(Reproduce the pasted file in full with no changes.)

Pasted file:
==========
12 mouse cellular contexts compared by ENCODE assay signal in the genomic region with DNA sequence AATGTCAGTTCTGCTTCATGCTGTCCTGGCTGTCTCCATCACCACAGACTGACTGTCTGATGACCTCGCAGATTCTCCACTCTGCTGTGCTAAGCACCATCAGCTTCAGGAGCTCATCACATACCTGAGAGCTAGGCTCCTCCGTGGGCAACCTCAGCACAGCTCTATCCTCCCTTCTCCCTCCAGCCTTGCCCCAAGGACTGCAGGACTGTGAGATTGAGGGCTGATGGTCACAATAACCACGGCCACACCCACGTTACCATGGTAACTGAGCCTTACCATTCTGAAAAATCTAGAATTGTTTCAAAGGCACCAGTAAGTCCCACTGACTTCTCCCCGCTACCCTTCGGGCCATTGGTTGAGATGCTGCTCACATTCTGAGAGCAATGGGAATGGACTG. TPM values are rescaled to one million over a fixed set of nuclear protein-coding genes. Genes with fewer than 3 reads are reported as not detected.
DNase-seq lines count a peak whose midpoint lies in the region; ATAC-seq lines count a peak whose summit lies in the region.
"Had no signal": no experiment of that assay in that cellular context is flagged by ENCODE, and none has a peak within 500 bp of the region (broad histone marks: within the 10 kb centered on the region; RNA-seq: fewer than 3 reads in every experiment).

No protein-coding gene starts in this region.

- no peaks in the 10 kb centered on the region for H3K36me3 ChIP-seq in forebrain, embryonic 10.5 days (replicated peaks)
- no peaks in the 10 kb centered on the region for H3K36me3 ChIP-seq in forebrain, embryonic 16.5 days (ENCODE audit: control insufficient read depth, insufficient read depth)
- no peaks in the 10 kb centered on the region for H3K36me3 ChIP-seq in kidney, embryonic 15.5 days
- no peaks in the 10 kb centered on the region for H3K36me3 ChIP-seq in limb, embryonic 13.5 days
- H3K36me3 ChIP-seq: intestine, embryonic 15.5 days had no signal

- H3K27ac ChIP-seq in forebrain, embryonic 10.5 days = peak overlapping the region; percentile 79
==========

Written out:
12 mouse cellular contexts compared by ENCODE assay signal in the genomic region with DNA sequence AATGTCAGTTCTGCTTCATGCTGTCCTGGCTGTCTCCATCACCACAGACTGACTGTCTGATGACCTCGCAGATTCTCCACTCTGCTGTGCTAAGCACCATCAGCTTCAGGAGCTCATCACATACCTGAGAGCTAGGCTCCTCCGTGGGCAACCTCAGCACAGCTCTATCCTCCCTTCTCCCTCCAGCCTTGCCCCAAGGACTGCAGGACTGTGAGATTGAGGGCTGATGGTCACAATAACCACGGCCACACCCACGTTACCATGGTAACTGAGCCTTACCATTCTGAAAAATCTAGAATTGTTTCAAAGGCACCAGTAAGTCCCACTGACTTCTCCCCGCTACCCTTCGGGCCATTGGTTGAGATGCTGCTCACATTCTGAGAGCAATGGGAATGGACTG. TPM values are rescaled to one million over a fixed set of nuclear protein-coding genes. Genes with fewer than 3 reads are reported as not detected.
DNase-seq lines count a peak whose midpoint lies in the region; ATAC-seq lines count a peak whose summit lies in the region.
"Had no signal": no experiment of that assay in that cellular context is flagged by ENCODE, and none has a peak within 500 bp of the region (broad histone marks: within the 10 kb centered on the region; RNA-seq: fewer than 3 reads in every experiment).

No protein-coding gene starts in this region.

- no peaks in the 10 kb centered on the region for H3K36me3 ChIP-seq in forebrain, embryonic 10.5 days (replicated peaks)
- no peaks in the 10 kb centered on the region for H3K36me3 ChIP-seq in forebrain, embryonic 16.5 days (ENCODE audit: control insufficient read depth, insufficient read depth)
- no peaks in the 10 kb centered on the region for H3K36me3 ChIP-seq in kidney, embryonic 15.5 days
- no peaks in the 10 kb centered on the region for H3K36me3 ChIP-seq in limb, embryonic 13.5 days
- H3K36me3 ChIP-seq: intestine, embryonic 15.5 days had no signal

- H3K27ac ChIP-seq in forebrain, embryonic 10.5 days = peak overlapping the region; percentile 79